Jeff Caplan, NBA.comIf by drastic change you mean lose a game here or there, I guess Portland. They can’t keep winning all their games can they? I like this Blazers team. They’re pretty complete. LaMarcus Aldridge is an All-Star bordering on superstar and Damian Lillard may soon be both. Wesley Matthews is shooting the lights out, Nic Batum is the all-everything and Mo Williams has greatly aided the bench. And let me mention the handy addition of Robin Lopez. As for the Nets, I’m not sure how much more drastic things can get. Oh, hold on, just checked the schedule and five of their next seven are on the road and that includes at Minnesota, at Houston and at Memphis. Good luck, coach Kidd.

Garnett and Kidd (Nathaniel S. Butler/NBAE)

Garnett and Kidd (Nathaniel S. Butler/NBAE)

Scott Howard-Cooper, NBA.comPortland’s, but only because it’s not realistic to keep up this pace, while it’s possible Brooklyn really is bad enough to collapse. The Blazers were positioned from opening night to take the next step and make the playoffs, and this is why. They should improve again once C.J. McCollum joins the lineup.

John Schuhmann, NBA.comBrooklyn. The Blazers aren’t the second best team in the Western Conference, but their offense can sustain their position as a playoff team, maybe in the 6-7 range. That team can really shoot. The Nets aren’t necessarily a title contender, but they are a top-five team in the East once they get healthy and get it together offensively. Even if Kevin Garnett’s age is catching up to him, a team with that much talent isn’t going to rank in the bottom 10 in offensive efficiency for very long.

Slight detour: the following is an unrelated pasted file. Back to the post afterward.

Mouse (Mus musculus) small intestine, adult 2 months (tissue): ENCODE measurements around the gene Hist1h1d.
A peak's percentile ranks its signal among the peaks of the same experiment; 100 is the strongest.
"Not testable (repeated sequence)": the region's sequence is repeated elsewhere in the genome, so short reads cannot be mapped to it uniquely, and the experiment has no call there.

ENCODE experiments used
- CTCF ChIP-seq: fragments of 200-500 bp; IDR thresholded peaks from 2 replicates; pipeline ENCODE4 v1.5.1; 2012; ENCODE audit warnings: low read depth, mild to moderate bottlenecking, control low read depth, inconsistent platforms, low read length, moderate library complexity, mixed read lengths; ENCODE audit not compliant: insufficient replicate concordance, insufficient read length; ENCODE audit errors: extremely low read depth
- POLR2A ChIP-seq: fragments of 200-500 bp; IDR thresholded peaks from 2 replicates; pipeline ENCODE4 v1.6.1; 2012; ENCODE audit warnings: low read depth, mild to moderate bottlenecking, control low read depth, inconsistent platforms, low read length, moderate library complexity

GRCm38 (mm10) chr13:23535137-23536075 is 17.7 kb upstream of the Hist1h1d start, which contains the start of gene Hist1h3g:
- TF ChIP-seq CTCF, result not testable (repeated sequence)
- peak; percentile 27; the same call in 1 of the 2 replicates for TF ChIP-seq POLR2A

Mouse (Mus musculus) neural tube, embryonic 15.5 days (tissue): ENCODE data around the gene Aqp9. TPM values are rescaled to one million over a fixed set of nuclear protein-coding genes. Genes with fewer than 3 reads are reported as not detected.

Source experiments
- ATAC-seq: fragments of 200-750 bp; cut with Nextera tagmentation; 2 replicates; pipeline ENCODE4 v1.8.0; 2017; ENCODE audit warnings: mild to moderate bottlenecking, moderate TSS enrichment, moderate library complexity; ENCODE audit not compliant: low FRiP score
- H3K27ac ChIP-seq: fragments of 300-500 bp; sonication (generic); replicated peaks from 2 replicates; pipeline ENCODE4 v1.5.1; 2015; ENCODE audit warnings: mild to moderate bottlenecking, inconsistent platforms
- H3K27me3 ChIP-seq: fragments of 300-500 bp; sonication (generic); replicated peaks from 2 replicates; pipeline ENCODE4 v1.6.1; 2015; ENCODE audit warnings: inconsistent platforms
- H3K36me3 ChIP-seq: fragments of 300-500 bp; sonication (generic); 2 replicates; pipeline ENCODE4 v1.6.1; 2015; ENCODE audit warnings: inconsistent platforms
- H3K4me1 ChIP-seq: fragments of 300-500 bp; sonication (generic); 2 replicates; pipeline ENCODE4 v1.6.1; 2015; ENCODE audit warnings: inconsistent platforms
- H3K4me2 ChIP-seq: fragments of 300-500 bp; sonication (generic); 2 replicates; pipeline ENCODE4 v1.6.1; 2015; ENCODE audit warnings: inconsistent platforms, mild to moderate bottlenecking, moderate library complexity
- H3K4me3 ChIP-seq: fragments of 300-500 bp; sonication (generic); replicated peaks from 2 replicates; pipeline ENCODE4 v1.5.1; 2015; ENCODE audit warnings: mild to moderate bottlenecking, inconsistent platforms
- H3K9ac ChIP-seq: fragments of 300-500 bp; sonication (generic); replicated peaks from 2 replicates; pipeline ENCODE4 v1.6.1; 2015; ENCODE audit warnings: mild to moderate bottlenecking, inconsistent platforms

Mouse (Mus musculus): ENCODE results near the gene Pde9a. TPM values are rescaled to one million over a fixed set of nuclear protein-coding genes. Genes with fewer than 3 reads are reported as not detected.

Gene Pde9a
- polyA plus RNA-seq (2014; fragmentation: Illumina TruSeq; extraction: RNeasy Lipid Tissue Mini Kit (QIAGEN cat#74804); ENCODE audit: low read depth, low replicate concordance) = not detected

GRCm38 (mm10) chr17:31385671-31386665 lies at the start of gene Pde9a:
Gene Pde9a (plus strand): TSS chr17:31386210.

Sekou Smith, NBA.comEyeballing the upcoming schedules for these two teams does literally nothing to provide insight as to how either Portland or Brooklyn will play in the coming weeks. Both have rough Decembers looming and absolutely no rest for the weary. The law of averages tells me that things will change most dramatically for the Trail Blazers, mostly because they’ll come back to earth from this current run they are on. It’s inevitable. But that won’t be a bad thing. They’ll remain on a playoff trajectory, provided all of their major players stay healthy (or as close to it as possible). I honestly think the coming weeks look tougher for the Nets, whose identity is still in question. I’m asking the same question now I did when this collection of stars was put together … Whose team is this anyway? … which is apparently the same question Kevin Garnett, Paul Pierce, Deron Williams, Joe Johnson and perhaps most importantly Brook Lopez are trying to answer themselves. They have time to sort out the mess, but when are they going to flip a switch and instantly become the contender they assumed they’d be this season? I don’t see it happening before the end of the calendar year. Fact is, Jason Kidd ain’t walking through that door people … well, at least not in uniform.

Lang Whitaker, NBA.com’s All Ball blog: I was at the Portland/Brooklyn game on Monday night in Brooklyn, and there was quite a contrast between these teams. The Blazers seemed assured and confident, a team with one direction, while the Nets were confused and tired. Which team has more profound tea leaves? I think Brooklyn has a pretty clear path to improvement — the most immediate help Brooklyn can find is getting Brook Lopez, Andrei Kirilenko and Deron Williams healthy. Any team basically adding two All-Stars will be improved. So if I had to pick a team to have a dramatic change, I’ll go with Brooklyn. And really, considering they’re 3-7 right now, can things get much worse for the Nets? Wait, pretend I didn’t ask that …

Adriano Albuquerque, NBA BrasilI think Portland is for real, so I will say Brooklyn is bound to get things corrected and become at least a decent team, instead of the mess that we’re witnessing right now. If that doesn’t happen, we might start hearing clamoring for a new coach …

Stefanos Triantafyllos, NBA GreeceWhen Paul Pierce and Kevin Garnett both say that they are “angry”, you should fasten your seatbelt. Or, ya know, hold to your armchair if sitting by the computer. The two veterans are ready to take things over in Brooklyn, so from that point of view something good (or just something better) is going to come out of it. Also, for the sake of the argument, the only way the Nets can go is up.